Is the Liberal Use of Oxygen Associated With Worse Outcomes Among Critically Ill Patients?
Michael Gottlieb, MD (EBEM Commentator), Corey Goldstein, MD (EBEM Commentator), Edward J. Ward, MD, MPH (EBEM Commentator)
Department of Emergency Medicine, Rush University Medical Center, Chicago, IL
Compared with conservative oxygen therapy, liberal oxygen therapy is associated with increased mortality without improving other patient-relevant outcomes.
The authors searched the Cochrane Central Register of Controlled Trials, MEDLINE, EMBASE, HealthSTAR, Latin American and Caribbean Health Sciences Literature, PapersFirst, and the World Health Organization International Clinical Trials Registry, without language restrictions, from inception to October 25, 2017, for studies comparing liberal versus conservative oxygen therapy in acutely ill adults. Database searches were supplemented by screening the reference lists of relevant studies and reviews.
Studies were included if they were randomized controlled trials comparing liberal and conservative oxygenation strategies in acutely ill adults (≥18 years) and assessed either mortality (inhospital, at 30 days, and at the longest follow-up) or morbidity (ie, disability measured by the modified Rankin Scale score at longest follow-up, risk of hospital-acquired pneumonia, risk of any hospital-acquired infection, and hospital length of stay). Patients were defined as acutely ill if they had any condition requiring nonelective hospital admission and had the potential to be exposed to supplemental oxygen. The treatment group with the higher oxygen target was defined as the liberal arm, whereas the group with the lower oxygen target was defined as the conservative arm. Data Extraction and Synthesis
For dichotomous outcomes, the authors calculated the relative risk with 95% confidence interval (CI). For continuous outcomes, the mean difference with 95% CI was calculated. For ordinal outcomes, odds ratio and 95% CI were calculated. Heterogeneity between studies was calculated with χ2 and the I2 statistic. Publication bias was determined with funnel plots and the Egger’s test. Quality assessment was performed with the Cochrane Risk of Bias tool.
Summary of findings comparing liberal oxygen therapy with conservative oxygen therapy.
|Outcome||No. of Studies (No. of Participants)||Relative Risk (95% CI)||Heterogeneity, %|
|Inhospital mortality||19 (15,071)||1.21 (1.03–1.43)||0|
|30-day mortality||14 (15,053)||1.14 (1.01–1.28)||0|
|Mortality at longest follow-up||23 (15,754)||1.10 (1.00–1.20)||0|
The search strategy identified 1,784 total records, of which 25 studies (16,037 patients) met the inclusion criteria. Studies included 3 trials of oxygen in critical illness, 1 trauma study, 2 sepsis studies, 7 stroke studies, 6 myocardial infarction studies, 2 cardiac arrest studies, and 4 emergency surgery studies. Twelve of 25 trials excluded patients with hypoxemia at baseline, whereas the remainder excluded only those with severe baseline hypoxemia (PaO2 to FiO2 ratio <100). Median follow-up duration was 3 months, with a range of 14 days to 12 months. The mean age of all subjects was 64 years and 64% were men. The oxygen delivery method was by nasal prongs in 4 trials, face mask in 13 trials, and invasive mechanical ventilation in 8 trials. Liberal oxygen supplementation constituted a median FiO2 of 0.52 (range 0.28 to 1.00), which corresponds to approximately 6 L of oxygen flow by face mask. Conservative oxygen supplementation consisted of a median FiO2 of 0.21 (range 0.21 to 0.50), which corresponds to that of room air.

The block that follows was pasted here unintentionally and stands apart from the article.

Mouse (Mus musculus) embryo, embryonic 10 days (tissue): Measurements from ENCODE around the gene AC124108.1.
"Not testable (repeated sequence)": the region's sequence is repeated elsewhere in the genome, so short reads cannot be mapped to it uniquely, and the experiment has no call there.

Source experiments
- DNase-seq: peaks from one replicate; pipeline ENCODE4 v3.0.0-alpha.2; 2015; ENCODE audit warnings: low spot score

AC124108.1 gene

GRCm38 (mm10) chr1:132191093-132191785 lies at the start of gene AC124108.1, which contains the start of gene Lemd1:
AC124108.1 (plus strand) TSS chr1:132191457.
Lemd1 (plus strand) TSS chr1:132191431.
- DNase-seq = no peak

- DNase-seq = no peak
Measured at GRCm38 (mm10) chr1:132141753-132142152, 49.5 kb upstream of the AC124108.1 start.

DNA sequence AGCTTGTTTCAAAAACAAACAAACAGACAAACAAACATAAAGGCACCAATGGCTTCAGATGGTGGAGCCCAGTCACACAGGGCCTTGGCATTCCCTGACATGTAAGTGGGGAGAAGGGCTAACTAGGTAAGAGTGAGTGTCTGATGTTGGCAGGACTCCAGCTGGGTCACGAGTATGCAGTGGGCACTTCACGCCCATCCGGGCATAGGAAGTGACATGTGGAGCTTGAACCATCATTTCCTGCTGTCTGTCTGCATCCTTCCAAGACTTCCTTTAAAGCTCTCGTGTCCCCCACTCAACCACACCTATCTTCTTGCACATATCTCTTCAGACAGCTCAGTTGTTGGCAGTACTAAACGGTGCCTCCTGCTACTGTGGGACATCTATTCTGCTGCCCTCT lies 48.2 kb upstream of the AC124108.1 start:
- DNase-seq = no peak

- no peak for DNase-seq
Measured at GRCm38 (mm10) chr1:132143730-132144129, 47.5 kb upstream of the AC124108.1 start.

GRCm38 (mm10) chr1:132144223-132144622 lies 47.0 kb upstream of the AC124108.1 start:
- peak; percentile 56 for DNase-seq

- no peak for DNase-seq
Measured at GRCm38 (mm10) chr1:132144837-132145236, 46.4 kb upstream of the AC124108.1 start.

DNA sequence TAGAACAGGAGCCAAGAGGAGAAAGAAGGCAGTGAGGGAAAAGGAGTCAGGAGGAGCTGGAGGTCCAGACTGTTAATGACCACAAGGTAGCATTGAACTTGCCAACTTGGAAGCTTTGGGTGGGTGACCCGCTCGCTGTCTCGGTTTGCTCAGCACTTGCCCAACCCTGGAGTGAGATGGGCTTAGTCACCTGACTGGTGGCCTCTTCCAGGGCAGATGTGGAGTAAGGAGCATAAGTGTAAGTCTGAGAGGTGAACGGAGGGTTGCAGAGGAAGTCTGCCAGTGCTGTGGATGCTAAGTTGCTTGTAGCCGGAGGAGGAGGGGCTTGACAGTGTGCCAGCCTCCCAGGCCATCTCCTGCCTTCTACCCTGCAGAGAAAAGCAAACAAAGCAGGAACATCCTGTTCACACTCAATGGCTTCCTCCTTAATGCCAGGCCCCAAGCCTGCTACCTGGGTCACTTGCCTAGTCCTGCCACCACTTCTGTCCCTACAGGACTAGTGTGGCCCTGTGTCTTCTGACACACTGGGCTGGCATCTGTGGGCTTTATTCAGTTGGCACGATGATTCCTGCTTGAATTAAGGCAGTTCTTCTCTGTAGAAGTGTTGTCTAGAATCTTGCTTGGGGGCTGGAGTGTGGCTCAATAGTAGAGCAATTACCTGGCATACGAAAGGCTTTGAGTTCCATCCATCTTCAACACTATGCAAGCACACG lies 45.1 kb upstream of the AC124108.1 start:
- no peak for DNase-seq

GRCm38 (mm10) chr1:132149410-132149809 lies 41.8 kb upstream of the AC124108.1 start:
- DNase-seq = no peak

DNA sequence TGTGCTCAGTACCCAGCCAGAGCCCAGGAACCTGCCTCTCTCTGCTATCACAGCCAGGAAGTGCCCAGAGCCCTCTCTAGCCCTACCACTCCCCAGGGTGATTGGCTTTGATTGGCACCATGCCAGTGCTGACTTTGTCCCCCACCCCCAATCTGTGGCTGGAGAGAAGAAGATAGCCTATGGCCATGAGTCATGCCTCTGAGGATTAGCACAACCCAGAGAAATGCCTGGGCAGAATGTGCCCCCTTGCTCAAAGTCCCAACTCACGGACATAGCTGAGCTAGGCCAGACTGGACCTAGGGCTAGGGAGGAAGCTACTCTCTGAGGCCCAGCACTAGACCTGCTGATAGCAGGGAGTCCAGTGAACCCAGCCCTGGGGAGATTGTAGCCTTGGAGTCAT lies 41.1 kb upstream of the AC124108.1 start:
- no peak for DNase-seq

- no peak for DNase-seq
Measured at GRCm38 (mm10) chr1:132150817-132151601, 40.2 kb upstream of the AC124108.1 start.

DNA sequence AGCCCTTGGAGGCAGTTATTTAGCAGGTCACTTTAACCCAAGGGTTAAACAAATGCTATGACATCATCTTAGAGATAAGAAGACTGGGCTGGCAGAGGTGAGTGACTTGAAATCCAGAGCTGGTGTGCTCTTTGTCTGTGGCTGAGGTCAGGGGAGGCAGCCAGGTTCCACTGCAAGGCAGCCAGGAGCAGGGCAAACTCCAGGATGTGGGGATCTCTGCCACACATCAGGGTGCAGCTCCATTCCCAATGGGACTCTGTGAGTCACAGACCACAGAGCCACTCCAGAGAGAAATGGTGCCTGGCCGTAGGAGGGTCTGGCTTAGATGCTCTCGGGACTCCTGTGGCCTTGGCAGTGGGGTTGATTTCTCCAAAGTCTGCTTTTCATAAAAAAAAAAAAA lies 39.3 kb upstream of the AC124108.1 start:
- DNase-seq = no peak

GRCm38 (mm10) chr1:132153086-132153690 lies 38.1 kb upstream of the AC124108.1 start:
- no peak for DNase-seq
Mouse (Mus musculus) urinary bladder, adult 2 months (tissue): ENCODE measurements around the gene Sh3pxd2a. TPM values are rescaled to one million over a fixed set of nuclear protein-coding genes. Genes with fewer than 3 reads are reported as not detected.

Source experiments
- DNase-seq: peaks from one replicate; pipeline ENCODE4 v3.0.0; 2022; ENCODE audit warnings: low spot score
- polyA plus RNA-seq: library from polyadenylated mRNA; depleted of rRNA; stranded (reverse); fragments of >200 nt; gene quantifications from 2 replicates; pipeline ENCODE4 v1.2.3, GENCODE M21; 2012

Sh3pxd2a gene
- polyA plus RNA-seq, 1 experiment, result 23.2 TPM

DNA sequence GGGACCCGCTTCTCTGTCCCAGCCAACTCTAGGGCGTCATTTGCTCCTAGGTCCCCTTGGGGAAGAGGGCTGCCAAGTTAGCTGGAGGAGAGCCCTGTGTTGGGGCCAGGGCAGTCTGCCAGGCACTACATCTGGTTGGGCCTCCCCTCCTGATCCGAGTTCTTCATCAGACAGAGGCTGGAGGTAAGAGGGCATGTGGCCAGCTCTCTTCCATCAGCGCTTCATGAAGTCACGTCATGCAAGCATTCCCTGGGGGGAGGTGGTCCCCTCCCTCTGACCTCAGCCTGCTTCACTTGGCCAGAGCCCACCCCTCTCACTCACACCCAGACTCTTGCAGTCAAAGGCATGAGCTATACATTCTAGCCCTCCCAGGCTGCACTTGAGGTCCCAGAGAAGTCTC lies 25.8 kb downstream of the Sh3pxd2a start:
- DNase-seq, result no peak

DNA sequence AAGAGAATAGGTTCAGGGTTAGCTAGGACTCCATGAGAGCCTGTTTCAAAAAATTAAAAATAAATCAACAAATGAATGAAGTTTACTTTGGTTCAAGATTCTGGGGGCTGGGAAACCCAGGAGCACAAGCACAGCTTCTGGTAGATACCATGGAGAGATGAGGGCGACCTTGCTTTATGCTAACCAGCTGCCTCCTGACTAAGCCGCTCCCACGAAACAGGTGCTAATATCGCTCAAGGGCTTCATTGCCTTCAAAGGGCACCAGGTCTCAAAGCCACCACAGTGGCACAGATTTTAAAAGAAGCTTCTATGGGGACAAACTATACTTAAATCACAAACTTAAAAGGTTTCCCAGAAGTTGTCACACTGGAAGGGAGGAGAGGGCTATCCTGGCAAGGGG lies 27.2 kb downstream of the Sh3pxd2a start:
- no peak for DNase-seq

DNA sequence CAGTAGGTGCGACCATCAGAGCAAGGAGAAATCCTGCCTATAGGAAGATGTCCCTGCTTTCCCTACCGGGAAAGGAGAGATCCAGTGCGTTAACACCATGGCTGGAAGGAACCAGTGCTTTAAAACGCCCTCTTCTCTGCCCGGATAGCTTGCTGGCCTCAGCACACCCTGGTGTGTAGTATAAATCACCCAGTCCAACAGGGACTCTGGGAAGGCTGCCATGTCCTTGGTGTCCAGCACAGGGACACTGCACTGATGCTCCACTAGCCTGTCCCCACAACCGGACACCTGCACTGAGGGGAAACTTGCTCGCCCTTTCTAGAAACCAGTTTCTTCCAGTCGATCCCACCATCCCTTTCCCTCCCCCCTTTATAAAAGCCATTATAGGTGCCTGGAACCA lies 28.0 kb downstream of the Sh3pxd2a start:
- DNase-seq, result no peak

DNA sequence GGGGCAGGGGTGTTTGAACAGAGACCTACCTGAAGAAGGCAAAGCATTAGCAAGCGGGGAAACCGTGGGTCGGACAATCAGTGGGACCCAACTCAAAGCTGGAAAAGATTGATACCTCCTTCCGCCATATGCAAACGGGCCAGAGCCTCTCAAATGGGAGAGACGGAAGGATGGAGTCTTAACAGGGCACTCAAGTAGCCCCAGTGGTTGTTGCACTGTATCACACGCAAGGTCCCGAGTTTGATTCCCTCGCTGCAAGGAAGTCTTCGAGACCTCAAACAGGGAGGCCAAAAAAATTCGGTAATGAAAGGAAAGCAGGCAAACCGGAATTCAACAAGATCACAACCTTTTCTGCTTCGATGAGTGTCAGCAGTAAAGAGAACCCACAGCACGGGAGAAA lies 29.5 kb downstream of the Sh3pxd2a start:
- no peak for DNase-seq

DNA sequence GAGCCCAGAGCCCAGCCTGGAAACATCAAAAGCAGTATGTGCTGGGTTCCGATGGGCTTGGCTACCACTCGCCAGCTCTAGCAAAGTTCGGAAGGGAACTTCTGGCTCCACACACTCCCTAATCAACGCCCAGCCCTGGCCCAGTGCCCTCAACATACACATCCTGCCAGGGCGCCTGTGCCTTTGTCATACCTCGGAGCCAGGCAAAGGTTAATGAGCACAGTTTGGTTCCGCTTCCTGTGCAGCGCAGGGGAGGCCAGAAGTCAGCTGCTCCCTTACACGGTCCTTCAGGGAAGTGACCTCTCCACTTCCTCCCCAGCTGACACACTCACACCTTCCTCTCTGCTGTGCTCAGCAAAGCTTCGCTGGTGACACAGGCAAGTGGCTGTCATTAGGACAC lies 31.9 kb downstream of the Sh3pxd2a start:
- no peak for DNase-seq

Compared with a conservative approach, liberal oxygen therapy was associated with a higher risk of mortality inhospital, at 30 days, and at longest follow-up (Table). There was no significant difference in morbidity or rates of hospital-acquired infections between the 2 groups. There were no significant differences in the subgroup analyses of ICU versus non-ICU, invasive versus noninvasive oxygen delivery, duration of oxygen exposure, or whether trials excluded patients with hypoxemia at baseline.
Oxygen therapy was first described for the treatment of pneumonia in 1885.1Since then, oxygen has been increasingly administered to acutely ill patients, with studies finding that 34% of patients in ambulances, 23% of those in emergency departments, and 47% of those in cardiac care units received supplemental oxygen therapy. In these settings, studies have found that 50% to 84% of patients were exposed to hyperoxemia because of excessive oxygen. Although adequate oxygen therapy is essential for treating hypoxemia, excessive oxygen therapy can cause a number of problems, including inflammatory cytokine production, absorption atelectasis, acute lung injury, reduced cardiac output, cerebral and coronary vasoconstriction, and central nervous system toxicity.7Therefore, it is important to understand the potential risks and benefits of oxygen therapy for acutely ill patients.
This systematic review and meta-analysis found that liberal oxygen therapy was associated with an increased risk of mortality in the hospital, at 30-day follow-up, and at the longest follow-up.
The authors noted that for every 1% increase in the pulse oximetry, there was a 25% increase in the relative risk of inhospital mortality and a 17% increase in the relative risk of mortality at longest follow-up. The mean number needed to harm resulting in one death with liberal oxygen therapy was 71. The authors also found that there was no difference in morbidity outcomes (eg, worsening disability after acute stroke, development of hospital-acquired infections). Although previous small studies have suggested that oxygen supplementation may improve outcomes in patients with acute stroke, the current meta-analysis provides stronger evidence suggesting no significant benefit in this group.